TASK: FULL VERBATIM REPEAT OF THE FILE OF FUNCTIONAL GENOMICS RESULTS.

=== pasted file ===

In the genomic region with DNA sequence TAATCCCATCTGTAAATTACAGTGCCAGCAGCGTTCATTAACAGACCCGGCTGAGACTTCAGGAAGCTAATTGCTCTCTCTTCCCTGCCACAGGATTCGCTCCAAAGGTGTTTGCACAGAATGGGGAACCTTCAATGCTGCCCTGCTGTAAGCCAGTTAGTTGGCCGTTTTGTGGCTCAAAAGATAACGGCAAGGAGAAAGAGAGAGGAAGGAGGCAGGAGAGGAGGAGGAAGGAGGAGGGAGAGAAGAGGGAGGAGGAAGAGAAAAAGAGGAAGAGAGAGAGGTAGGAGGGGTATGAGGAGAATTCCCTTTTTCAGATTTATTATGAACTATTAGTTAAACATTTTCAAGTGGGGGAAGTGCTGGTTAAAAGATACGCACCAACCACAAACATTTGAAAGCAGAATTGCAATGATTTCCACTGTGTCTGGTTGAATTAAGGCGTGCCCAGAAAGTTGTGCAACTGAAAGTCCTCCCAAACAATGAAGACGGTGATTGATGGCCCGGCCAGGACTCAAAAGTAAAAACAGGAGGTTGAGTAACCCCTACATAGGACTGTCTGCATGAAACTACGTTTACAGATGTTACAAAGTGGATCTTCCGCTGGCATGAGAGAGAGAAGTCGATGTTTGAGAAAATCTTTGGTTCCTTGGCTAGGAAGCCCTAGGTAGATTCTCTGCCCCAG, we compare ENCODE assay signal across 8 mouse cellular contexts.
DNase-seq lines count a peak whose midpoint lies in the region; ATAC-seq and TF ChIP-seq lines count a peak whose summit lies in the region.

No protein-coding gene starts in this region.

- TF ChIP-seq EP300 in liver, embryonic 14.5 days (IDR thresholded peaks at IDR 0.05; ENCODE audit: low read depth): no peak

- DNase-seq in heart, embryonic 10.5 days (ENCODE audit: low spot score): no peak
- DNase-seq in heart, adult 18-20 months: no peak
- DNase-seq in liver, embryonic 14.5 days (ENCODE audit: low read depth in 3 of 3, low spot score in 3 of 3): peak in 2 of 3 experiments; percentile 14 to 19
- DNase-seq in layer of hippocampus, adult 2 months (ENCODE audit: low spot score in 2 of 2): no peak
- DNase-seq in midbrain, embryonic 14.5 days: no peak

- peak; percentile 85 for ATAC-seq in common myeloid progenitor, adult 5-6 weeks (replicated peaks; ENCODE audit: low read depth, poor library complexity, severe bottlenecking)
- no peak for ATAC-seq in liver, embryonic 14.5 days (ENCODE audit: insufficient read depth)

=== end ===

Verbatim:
In the genomic region with DNA sequence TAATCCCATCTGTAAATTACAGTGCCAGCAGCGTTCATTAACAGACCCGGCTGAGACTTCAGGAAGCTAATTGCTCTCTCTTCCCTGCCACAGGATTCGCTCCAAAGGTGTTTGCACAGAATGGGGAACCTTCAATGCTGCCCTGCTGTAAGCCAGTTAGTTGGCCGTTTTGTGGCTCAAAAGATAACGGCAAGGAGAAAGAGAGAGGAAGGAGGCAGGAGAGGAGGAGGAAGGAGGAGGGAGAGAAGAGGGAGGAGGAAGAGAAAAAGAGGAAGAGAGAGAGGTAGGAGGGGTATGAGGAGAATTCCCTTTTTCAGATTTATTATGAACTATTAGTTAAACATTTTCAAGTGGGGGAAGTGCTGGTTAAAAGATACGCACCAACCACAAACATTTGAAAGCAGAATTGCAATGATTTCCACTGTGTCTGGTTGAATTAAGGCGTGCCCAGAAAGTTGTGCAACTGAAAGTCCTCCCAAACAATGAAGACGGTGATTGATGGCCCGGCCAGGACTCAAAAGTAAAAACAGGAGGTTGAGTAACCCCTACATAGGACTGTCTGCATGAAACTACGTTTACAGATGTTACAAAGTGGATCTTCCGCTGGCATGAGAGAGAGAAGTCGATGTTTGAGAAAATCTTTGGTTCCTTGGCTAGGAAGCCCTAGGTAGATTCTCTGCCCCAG, we compare ENCODE assay signal across 8 mouse cellular contexts.
DNase-seq lines count a peak whose midpoint lies in the region; ATAC-seq and TF ChIP-seq lines count a peak whose summit lies in the region.

No protein-coding gene starts in this region.

- TF ChIP-seq EP300 in liver, embryonic 14.5 days (IDR thresholded peaks at IDR 0.05; ENCODE audit: low read depth): no peak

- DNase-seq in heart, embryonic 10.5 days (ENCODE audit: low spot score): no peak
- DNase-seq in heart, adult 18-20 months: no peak
- DNase-seq in liver, embryonic 14.5 days (ENCODE audit: low read depth in 3 of 3, low spot score in 3 of 3): peak in 2 of 3 experiments; percentile 14 to 19
- DNase-seq in layer of hippocampus, adult 2 months (ENCODE audit: low spot score in 2 of 2): no peak
- DNase-seq in midbrain, embryonic 14.5 days: no peak

- peak; percentile 85 for ATAC-seq in common myeloid progenitor, adult 5-6 weeks (replicated peaks; ENCODE audit: low read depth, poor library complexity, severe bottlenecking)
- no peak for ATAC-seq in liver, embryonic 14.5 days (ENCODE audit: insufficient read depth)